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[Colloquium] Talkative Sensors: Collaborative Machine Learning for Volcano Sensor Networks

April 27, 2010

Watch Colloquium: 

Quicktime file (559 MB)
AVI file (549 MB)

  • Date: Tuesday, April 27, 2010 
  • Time: 11 am — 12:15 pm 
  • Place: Mechanical Engineering, Room 218

Kiri Wagstaff
Senior Researcher in artificial intelligence and machine learning
Jet Propulsion Laboratory

Abstract: Imagine a machine learning agent deployed at each station in a sensor network, so that it can analyze incoming data and determine when something interesting happens. Traditionally, this analysis would be done independently at each station. But what if each agent could talk to its neighbors and find out what they’re seeing? We’ve developed a learning system that enables collaboration so that the agents can autonomously (without human input) improve their performance. Each agent can ask its neighbors for their opinions, then use them to refine its own results. When each agent is given the task of clustering the observed data, the opinions are expressed in the form of pairwise clustering constraints. We evaluated several heuristics for selecting which items an agent should query and found that the best strategy was to select one item close to its assigned cluster and one item at the boundary between two clusters. We applied this technique to seismic and infrasonic data collected by the Mount Erebus Volcano Observatory, in which the goal was to separate eruptions from non-eruptions. Collaborative clustering achieved a 150% improvement over regular, non-collaborative clustering. This is joint work with Jillian Green (California State Univ., Los Angeles), Rich Aster and Hunter Knox (New Mexico Institute of Mining and Technology), Terran Lane (Univ. of NM), and Umaa Rebbapragada (Tufts Univ.), funded by the NSF.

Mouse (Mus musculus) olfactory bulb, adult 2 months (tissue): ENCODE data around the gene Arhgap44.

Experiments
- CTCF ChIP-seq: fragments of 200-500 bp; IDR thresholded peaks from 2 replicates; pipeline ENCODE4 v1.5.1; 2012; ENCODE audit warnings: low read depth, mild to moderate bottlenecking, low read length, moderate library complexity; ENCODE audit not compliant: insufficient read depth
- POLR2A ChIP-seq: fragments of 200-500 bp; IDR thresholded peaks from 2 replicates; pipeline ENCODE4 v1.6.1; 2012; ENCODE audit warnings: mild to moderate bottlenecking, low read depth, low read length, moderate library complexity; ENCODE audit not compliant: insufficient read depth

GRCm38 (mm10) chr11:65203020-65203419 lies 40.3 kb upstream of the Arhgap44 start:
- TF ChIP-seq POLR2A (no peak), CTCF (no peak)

Bio: Kiri Wagstaff is a senior researcher in artificial intelligence and machine learning at the Jet Propulsion Laboratory. Her focus is on developing new machine learning and data analysis methods, particularly those that can be used for in situ analysis onboard spacecraft (orbiters, landers, etc.). She has developed several classifiers and detectors for data collected by instruments on the EO-1 Earth orbiter, Mars Pathfinder, and Mars Odyssey. The applications range from detecting dust storms on Mars to predicting crop yield on Earth. She holds a Ph.D. in Computer Science from Cornell University (2002) and an M.S. in Geological Sciences from the University of Southern California (2008).